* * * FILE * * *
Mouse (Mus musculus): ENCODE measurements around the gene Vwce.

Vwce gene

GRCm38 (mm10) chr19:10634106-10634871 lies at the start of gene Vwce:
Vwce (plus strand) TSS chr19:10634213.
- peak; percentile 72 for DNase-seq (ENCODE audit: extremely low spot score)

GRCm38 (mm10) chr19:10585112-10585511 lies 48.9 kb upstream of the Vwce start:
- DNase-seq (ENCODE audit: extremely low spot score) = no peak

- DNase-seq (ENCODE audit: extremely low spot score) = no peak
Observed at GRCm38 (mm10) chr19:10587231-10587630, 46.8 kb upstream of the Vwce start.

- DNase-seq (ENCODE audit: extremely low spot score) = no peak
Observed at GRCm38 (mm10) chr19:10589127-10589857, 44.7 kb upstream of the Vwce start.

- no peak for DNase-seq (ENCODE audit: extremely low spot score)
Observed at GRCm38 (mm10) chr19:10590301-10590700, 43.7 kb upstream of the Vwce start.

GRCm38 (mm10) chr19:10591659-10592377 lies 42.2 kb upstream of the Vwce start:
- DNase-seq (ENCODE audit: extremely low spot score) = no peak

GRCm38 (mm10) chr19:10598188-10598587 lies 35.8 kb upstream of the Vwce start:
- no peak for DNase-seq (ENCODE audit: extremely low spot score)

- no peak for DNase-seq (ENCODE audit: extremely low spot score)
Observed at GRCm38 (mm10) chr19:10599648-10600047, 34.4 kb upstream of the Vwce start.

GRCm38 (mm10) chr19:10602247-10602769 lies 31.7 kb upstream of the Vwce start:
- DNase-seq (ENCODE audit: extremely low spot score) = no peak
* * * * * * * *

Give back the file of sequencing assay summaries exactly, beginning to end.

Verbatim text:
Mouse (Mus musculus): ENCODE measurements around the gene Vwce.

Vwce gene

GRCm38 (mm10) chr19:10634106-10634871 lies at the start of gene Vwce:
Vwce (plus strand) TSS chr19:10634213.
- peak; percentile 72 for DNase-seq (ENCODE audit: extremely low spot score)

GRCm38 (mm10) chr19:10585112-10585511 lies 48.9 kb upstream of the Vwce start:
- DNase-seq (ENCODE audit: extremely low spot score) = no peak

- DNase-seq (ENCODE audit: extremely low spot score) = no peak
Observed at GRCm38 (mm10) chr19:10587231-10587630, 46.8 kb upstream of the Vwce start.

- DNase-seq (ENCODE audit: extremely low spot score) = no peak
Observed at GRCm38 (mm10) chr19:10589127-10589857, 44.7 kb upstream of the Vwce start.

- no peak for DNase-seq (ENCODE audit: extremely low spot score)
Observed at GRCm38 (mm10) chr19:10590301-10590700, 43.7 kb upstream of the Vwce start.

GRCm38 (mm10) chr19:10591659-10592377 lies 42.2 kb upstream of the Vwce start:
- DNase-seq (ENCODE audit: extremely low spot score) = no peak

GRCm38 (mm10) chr19:10598188-10598587 lies 35.8 kb upstream of the Vwce start:
- no peak for DNase-seq (ENCODE audit: extremely low spot score)

- no peak for DNase-seq (ENCODE audit: extremely low spot score)
Observed at GRCm38 (mm10) chr19:10599648-10600047, 34.4 kb upstream of the Vwce start.

GRCm38 (mm10) chr19:10602247-10602769 lies 31.7 kb upstream of the Vwce start:
- DNase-seq (ENCODE audit: extremely low spot score) = no peak